Memoirs of an Infantry Officer
Memoirs of an Infantry Officer is the second volume of Siegfried Sassoon's fictionalized autobiography. The first and third volumes are Memoirs of a Fox-Hunting Man, and Sherston's Progress, respectively. It is no longer customary for authors to entitle each chapter of a book, but it was once quite common, if not compulsory. The ten chapters of Sassoon’s memoir bear these Kiplingesque titles:
I At the Army School
Coupled with his formal structure this gives the initial impression that this is going to be a jolly good bit of stiff-lipped British heroism in the face of enemy fire. But he writes in that other British tradition; that of the skeptic. His treatment of doubt as a theme, in many ways prefigures that of Graham Greene. This volume opens with his alter ego, Sherston, assigned for four weeks to the Fourth Army School. He suggests that this is because his commander is concerned that he has become reckless and may be a danger to himself. When this book was first published in 1930, the average reader may not have recognized Sherston as an unreliable narrator, but upon a second reading, much of what the narrator tells us grows in irony. These lines from 'Convalescence' are typical of the game he plays with the reader:
"Beside the bed there was a bowl of white lilac and a Bible. Opening it at random to try my luck, I put my finger on the following verse from the Psalms: 'The words of his mouth were smoother than butter, but war was in his heart.' Rather an odd coincidence, I thought, that the word 'war' should turn up like that; but the Old Testament is full of fighting..."
Of course, the words of Sassoon's mouth are also smoother than butter, and he continually ventures toward the realm of post-modernism when he draws the reader's attention to his technique in this manner.
The arc of his story is scarcely important at all, rather the value here is like the value found in a good diary; the telling moment and the emblematic image. I first picked up Memoirs of an Infantry Officer as a companion to a collection of World War I poetry I had recently purchased. There are variations of lines of his poetry scattered throughout the book, but I was struck by how plainspoken his prose is most of the time. He gains his effects not through an overabundance of fine words but from the restraint of this talent. When he does venture towards the poetic it is only to add scenery to the stage; it is not part of the dialogue he carries on with the reader.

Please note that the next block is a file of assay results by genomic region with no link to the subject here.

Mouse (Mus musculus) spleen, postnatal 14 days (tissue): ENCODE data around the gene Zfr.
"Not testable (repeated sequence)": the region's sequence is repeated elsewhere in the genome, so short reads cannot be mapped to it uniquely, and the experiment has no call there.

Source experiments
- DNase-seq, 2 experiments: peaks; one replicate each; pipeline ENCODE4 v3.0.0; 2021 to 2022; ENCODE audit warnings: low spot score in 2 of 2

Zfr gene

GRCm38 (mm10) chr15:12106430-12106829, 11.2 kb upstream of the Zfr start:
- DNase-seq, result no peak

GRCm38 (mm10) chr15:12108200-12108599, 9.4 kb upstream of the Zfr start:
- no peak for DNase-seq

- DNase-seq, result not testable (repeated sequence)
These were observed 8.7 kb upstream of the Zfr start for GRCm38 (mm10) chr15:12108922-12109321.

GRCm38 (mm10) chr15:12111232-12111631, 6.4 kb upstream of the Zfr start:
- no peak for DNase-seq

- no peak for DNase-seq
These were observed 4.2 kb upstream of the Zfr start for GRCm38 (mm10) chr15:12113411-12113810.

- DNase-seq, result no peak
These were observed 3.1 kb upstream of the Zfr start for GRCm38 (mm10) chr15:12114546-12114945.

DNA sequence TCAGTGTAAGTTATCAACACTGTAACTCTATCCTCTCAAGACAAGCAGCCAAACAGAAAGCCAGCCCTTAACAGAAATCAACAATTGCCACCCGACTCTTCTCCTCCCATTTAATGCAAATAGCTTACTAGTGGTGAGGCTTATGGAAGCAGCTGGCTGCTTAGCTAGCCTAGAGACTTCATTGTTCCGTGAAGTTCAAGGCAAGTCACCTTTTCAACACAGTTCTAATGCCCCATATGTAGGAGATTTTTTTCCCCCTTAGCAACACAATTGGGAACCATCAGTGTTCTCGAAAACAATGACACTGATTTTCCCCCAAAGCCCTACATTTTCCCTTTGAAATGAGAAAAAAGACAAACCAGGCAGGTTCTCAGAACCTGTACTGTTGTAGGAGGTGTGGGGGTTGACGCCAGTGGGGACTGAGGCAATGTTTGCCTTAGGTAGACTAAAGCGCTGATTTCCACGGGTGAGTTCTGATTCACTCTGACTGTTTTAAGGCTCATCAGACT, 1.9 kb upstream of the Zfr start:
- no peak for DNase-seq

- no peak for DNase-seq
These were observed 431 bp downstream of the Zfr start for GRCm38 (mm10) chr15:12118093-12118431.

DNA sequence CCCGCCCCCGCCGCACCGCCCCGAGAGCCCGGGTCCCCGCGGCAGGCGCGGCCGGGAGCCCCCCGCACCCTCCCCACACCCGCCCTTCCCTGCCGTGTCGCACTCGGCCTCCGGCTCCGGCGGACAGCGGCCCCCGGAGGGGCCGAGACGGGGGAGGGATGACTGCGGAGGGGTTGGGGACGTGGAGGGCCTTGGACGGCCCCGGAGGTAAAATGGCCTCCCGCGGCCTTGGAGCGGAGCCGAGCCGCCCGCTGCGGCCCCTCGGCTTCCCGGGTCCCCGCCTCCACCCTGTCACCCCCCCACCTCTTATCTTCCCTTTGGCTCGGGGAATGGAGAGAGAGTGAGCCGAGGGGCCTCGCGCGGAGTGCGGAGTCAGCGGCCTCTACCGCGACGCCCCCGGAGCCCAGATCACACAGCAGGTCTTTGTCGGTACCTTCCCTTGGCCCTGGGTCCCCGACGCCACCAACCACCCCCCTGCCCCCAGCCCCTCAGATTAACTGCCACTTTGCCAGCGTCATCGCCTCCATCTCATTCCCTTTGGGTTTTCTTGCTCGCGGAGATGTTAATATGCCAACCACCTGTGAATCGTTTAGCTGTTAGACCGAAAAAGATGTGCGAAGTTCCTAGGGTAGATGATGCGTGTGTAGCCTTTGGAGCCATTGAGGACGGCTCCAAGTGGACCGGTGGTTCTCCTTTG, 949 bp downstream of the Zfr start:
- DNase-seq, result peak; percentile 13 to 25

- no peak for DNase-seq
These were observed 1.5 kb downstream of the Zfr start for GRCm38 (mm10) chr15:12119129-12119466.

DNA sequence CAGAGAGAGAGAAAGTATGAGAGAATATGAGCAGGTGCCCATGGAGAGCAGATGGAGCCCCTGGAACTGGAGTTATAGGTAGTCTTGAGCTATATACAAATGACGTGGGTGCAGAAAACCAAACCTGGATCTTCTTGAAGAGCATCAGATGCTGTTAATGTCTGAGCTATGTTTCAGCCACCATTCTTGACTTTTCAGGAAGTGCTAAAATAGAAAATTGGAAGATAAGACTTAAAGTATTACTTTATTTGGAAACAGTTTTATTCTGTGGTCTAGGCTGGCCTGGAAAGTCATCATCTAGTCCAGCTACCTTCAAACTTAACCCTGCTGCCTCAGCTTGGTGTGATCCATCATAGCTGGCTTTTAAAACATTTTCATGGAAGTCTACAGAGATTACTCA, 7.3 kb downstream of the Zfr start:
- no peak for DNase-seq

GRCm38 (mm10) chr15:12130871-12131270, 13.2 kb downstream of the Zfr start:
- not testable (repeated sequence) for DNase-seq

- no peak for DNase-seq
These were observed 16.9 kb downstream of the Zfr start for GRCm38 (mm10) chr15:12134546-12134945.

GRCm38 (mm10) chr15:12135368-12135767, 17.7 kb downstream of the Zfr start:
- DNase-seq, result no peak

The ability of the human personality to adapt to adverse circumstances is a topic commonly dealt with in war stories, and the mechanisms of that adaptation are a frequent topic of Sassoon's musings. What is unusual, at least to an American reader, is the role of social class in the British military. His dependence upon his position as an aristocrat to dictate where he will spend his convalescence is related with a smugness that doesn't seem to be self-conscious. Similarly, his treatment of the member of the ranks who acts as his servant is patronizing to say the least. There is more than a trace of 'Gunga Din' paternalism in the way he depicts this fellow. We almost expect that he will throw himself on a grenade to protect Sassoon's valise rather than have its finish scuffed.
And yet, Sassoon was not just an aristocrat, he was an actual anti-war protester. His letter condemning the unnecessary prolongation of the war is not one of the fictionalized aspects of the book. It is reprinted verbatim. Likewise the danger of a court martial is also not a fictional aspect of this book. He relates his side of the episode which found the British military unwilling to make a martyr of him. Through the influence of fellow officer Robert Graves he was instead brought before a medical board that found him to be suffering from shell shock. This volume of his memoirs leaves him as he arrives at the military hospital where he is to be interned. It was there that he composed many of the poems for which he is best known.
After having read this book for the second time I decided to pick up Robert Graves, Good-bye to all That, to get a different perspective on many of the same events. After having read Graves’ version, I've decided that there is far more artifice to Memoirs of an Infantry Officer than meets the eye. Every time the narrator, Sherston, expresses reluctance to venture an opinion or relate an anecdote, I can hear Sassoon assenting the affirmative. This does not necessarily make for a dishonestly written book, but rather for a book that operates on several levels at once. A young or inexperienced reader could, conceivably, read this as a straightforward war story, but it is also a subtle, humanistic treatment of the role of doubt in the author's conscience. I'm not sure that it isn't more valuable as a document of a conscience than as a relic of war.
I recommend Memoirs of an Infantry Officer to all of the devotees of the World War One Poets like Sassoon and Wilfred Owen. And also to everyone that thrilled to Snoopy’s quest to down the Red Baron. Sometimes we tend to romanticize World War One, this book stands as a perpetual corrective for the rosy rear view mirror.